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      Download the Game Design and Indie Game Marketing Freebook   07/19/17

      GameDev.net and CRC Press have teamed up to bring a free ebook of content curated from top titles published by CRC Press. The freebook, Practices of Game Design & Indie Game Marketing, includes chapters from The Art of Game Design: A Book of Lenses, A Practical Guide to Indie Game Marketing, and An Architectural Approach to Level Design. The GameDev.net FreeBook is relevant to game designers, developers, and those interested in learning more about the challenges in game development. We know game development can be a tough discipline and business, so we picked several chapters from CRC Press titles that we thought would be of interest to you, the GameDev.net audience, in your journey to design, develop, and market your next game. The free ebook is available through CRC Press by clicking here. The Curated Books The Art of Game Design: A Book of Lenses, Second Edition, by Jesse Schell Presents 100+ sets of questions, or different lenses, for viewing a game’s design, encompassing diverse fields such as psychology, architecture, music, film, software engineering, theme park design, mathematics, anthropology, and more. Written by one of the world's top game designers, this book describes the deepest and most fundamental principles of game design, demonstrating how tactics used in board, card, and athletic games also work in video games. It provides practical instruction on creating world-class games that will be played again and again. View it here. A Practical Guide to Indie Game Marketing, by Joel Dreskin Marketing is an essential but too frequently overlooked or minimized component of the release plan for indie games. A Practical Guide to Indie Game Marketing provides you with the tools needed to build visibility and sell your indie games. With special focus on those developers with small budgets and limited staff and resources, this book is packed with tangible recommendations and techniques that you can put to use immediately. As a seasoned professional of the indie game arena, author Joel Dreskin gives you insight into practical, real-world experiences of marketing numerous successful games and also provides stories of the failures. View it here. An Architectural Approach to Level Design This is one of the first books to integrate architectural and spatial design theory with the field of level design. The book presents architectural techniques and theories for level designers to use in their own work. It connects architecture and level design in different ways that address the practical elements of how designers construct space and the experiential elements of how and why humans interact with this space. Throughout the text, readers learn skills for spatial layout, evoking emotion through gamespaces, and creating better levels through architectural theory. View it here. Learn more and download the ebook by clicking here. Did you know? GameDev.net and CRC Press also recently teamed up to bring GDNet+ Members up to a 20% discount on all CRC Press books. Learn more about this and other benefits here.

Anthony Serrano

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  1. Twitter's "Photos" tab is exclusively still images. Videos, including animated gifs, appear under "Videos".
  2. The fundamental issue is just that real-world coloration doesn't work like that.   CMYK (and RGB, and most other color spaces for that matter) are perceptual abstractions - they take advantage of of the trichromatic nature of human color perception to reduce any perceivable color to a mixture of three primaries. But because of their fundamentally perception-based nature, they do a poor job of actually modelling the interactions of pigments and lights sources. But in reality, coloration is determined by a material's visible light absorption spectrum, which is a continuous spectrum across the entire range of visible light. The result of this is that there are many different absorption spectra that will produce the same visual color. And so two pigments that appear to be the same color can mix differently with other pigments. For example, you can produce a pale yellow pigment that mildly absorbs all blue light, and another that strongly absorbs certain frequencies of blue light, and even though the two look the same, they will produce different colors when mixed with other pigments (and the two pigments will also look different under colored lighting). tl;dr if you want to properly simulate color mixing you need to model a fuller representation of their absorption spectra.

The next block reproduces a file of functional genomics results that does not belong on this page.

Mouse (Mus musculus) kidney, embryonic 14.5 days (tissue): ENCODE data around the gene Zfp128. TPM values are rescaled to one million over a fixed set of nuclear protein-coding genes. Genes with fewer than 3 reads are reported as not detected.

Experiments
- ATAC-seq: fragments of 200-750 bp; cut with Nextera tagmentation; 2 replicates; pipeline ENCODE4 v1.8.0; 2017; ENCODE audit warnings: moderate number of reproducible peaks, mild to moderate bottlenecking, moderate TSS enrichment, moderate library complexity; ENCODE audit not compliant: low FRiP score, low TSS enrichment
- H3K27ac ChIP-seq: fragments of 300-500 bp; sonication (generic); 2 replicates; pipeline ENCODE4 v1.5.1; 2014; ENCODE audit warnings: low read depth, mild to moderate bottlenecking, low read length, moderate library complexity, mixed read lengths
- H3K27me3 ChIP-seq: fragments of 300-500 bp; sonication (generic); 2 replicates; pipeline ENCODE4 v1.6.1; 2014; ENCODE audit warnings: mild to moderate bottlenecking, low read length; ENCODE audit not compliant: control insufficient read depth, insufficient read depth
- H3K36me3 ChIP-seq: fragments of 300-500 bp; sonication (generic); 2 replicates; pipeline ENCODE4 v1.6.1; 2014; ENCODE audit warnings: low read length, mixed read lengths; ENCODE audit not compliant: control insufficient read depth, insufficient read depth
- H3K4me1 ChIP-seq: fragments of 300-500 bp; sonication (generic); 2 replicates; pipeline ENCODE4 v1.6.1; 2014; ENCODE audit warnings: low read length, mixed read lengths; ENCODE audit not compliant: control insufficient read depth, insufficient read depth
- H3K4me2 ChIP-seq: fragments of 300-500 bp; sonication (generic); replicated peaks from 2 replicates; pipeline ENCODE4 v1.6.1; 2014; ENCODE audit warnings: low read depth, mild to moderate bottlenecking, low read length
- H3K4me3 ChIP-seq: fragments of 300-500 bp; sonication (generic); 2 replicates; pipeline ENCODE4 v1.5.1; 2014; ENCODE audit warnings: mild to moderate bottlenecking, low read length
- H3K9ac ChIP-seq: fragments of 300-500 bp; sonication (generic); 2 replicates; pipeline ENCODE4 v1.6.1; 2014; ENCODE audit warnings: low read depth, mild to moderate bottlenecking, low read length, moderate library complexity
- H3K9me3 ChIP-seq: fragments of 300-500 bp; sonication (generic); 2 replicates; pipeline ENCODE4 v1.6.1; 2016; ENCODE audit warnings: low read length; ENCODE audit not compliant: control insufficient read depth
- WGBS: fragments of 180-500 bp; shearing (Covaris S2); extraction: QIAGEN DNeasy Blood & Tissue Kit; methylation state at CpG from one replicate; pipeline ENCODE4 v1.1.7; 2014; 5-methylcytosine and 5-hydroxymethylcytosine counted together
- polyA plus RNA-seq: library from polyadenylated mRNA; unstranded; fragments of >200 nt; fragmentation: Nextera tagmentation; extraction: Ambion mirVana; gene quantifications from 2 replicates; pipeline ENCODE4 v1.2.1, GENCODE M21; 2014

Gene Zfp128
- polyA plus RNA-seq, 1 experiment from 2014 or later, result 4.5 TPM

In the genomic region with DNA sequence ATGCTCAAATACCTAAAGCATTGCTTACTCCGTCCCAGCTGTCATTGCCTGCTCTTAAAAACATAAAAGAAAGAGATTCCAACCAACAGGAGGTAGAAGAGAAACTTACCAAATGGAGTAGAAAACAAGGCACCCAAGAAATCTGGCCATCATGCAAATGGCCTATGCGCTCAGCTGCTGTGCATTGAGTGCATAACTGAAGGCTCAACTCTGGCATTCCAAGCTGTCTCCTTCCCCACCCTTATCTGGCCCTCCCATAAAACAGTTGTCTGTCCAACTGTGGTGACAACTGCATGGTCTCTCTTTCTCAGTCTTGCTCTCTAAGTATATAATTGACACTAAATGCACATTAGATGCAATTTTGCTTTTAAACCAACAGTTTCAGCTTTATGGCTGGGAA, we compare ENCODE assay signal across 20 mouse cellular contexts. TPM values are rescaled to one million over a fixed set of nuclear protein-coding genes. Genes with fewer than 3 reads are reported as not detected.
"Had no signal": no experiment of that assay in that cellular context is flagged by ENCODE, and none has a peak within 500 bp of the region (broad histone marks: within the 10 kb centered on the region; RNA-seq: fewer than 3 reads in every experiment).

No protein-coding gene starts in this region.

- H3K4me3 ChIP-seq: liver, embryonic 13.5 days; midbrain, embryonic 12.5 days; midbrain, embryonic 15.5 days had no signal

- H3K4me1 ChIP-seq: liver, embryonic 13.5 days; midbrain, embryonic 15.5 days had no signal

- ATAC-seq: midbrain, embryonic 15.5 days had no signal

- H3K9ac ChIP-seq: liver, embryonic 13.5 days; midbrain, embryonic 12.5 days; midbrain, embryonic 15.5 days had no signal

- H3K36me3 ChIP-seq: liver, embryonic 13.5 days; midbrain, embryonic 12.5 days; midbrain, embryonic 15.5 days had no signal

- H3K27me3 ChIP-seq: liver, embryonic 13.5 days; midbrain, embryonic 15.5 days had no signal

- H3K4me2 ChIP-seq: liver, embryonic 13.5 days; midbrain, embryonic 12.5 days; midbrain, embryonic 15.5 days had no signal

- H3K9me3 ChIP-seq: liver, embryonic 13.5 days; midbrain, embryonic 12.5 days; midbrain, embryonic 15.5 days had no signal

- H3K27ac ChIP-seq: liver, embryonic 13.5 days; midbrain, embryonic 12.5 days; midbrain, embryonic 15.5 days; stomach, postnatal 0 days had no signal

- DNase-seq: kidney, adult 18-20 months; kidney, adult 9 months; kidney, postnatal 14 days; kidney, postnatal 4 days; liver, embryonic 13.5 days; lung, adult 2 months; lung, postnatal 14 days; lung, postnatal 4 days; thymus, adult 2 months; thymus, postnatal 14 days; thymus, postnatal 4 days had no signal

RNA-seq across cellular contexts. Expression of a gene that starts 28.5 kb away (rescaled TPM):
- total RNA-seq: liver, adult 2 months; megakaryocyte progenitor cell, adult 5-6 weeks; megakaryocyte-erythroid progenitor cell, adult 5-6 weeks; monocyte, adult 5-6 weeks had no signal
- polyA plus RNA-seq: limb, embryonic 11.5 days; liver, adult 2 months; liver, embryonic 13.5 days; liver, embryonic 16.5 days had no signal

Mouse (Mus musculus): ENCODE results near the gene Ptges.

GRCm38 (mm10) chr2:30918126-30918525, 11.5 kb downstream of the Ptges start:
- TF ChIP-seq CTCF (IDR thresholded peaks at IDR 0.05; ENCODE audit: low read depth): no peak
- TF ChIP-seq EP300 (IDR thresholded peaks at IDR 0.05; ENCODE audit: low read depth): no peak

3. OpenGL

    Yes, you should. To go into a bit more detail on this.  In general when providing a recommendation to somebody who is just starting out learning 3D APIs and who also wishes to go fully cross-platform with their very first project, I advise: don't.  It's too much to deal with at one time; you're going to have your hands full learning a 3D API on a single platform as-is, without the additional complexity of wanting to be fully cross-platform too.  Focus on learning one thing at a time, learn it well, and build on previous knowledge for subsequent projects; save the cross-platform aspirations for the second or third project, in other words.     It's also worth mentioning that there's a lot more to being cross-platform than just using the right graphics API.
  4. This may come as a shock, but most modern games have even more input latency than you think, often around 100 ms (i.e. roughly 6 frames at 60 fps) owing to several factors including interpolation delay and swap chain length. Even fighting games, which generally have very precise, sometimes frame-specific timing mechanics, typically have at least 70 ms of latency.
  5. People aren't really THAT precise with their inputs. No one is even going to notice if a button hold is occasionally detected as lasting a frame too long or too short unless your target frame rate is too low to begin with. And if frames consistently take longer than expected, you have bigger problems to worry about than precise input timing.
  6. Surprising that no one yet has mentioned the biggest cost of interpolating between the previous and current states for rendering: it adds an extra update step worth of latency to the game, which when combined with the latency due to double- or triple-buffering, monitor latency, and input latency might not be acceptable to your players, especially if your update rate is low to begin with.
  7. OpenGL